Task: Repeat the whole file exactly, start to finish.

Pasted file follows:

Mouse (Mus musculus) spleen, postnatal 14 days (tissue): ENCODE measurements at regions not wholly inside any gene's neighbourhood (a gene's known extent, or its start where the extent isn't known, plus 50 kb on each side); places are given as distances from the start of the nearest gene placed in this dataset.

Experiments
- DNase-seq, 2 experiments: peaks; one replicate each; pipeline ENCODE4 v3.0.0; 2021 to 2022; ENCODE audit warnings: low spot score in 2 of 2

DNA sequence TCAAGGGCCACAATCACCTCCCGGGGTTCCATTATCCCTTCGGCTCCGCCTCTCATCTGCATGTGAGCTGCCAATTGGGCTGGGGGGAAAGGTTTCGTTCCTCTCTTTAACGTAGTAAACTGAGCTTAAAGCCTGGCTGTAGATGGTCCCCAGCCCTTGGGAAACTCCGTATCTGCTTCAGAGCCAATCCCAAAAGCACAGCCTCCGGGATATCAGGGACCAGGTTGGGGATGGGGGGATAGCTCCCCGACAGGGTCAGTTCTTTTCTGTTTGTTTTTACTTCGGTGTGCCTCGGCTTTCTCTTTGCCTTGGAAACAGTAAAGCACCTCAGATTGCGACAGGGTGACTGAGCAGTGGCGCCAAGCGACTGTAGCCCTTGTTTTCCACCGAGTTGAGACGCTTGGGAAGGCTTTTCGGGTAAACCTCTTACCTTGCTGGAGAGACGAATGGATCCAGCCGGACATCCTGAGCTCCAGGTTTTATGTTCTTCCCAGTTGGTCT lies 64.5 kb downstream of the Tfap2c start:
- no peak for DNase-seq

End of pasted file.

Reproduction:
Mouse (Mus musculus) spleen, postnatal 14 days (tissue): ENCODE measurements at regions not wholly inside any gene's neighbourhood (a gene's known extent, or its start where the extent isn't known, plus 50 kb on each side); places are given as distances from the start of the nearest gene placed in this dataset.

Experiments
- DNase-seq, 2 experiments: peaks; one replicate each; pipeline ENCODE4 v3.0.0; 2021 to 2022; ENCODE audit warnings: low spot score in 2 of 2

DNA sequence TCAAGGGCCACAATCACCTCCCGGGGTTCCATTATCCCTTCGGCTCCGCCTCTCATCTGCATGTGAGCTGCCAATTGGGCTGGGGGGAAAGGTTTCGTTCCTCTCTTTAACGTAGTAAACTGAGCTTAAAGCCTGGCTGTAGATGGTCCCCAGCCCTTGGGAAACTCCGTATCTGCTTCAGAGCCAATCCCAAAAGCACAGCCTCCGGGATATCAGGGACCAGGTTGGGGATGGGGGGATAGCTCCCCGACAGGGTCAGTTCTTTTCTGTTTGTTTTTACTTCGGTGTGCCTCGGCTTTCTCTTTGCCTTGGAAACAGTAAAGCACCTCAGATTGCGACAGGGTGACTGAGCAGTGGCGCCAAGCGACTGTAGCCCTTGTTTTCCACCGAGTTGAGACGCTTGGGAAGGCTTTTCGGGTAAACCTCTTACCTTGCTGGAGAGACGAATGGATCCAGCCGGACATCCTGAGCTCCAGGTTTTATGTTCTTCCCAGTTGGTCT lies 64.5 kb downstream of the Tfap2c start:
- no peak for DNase-seq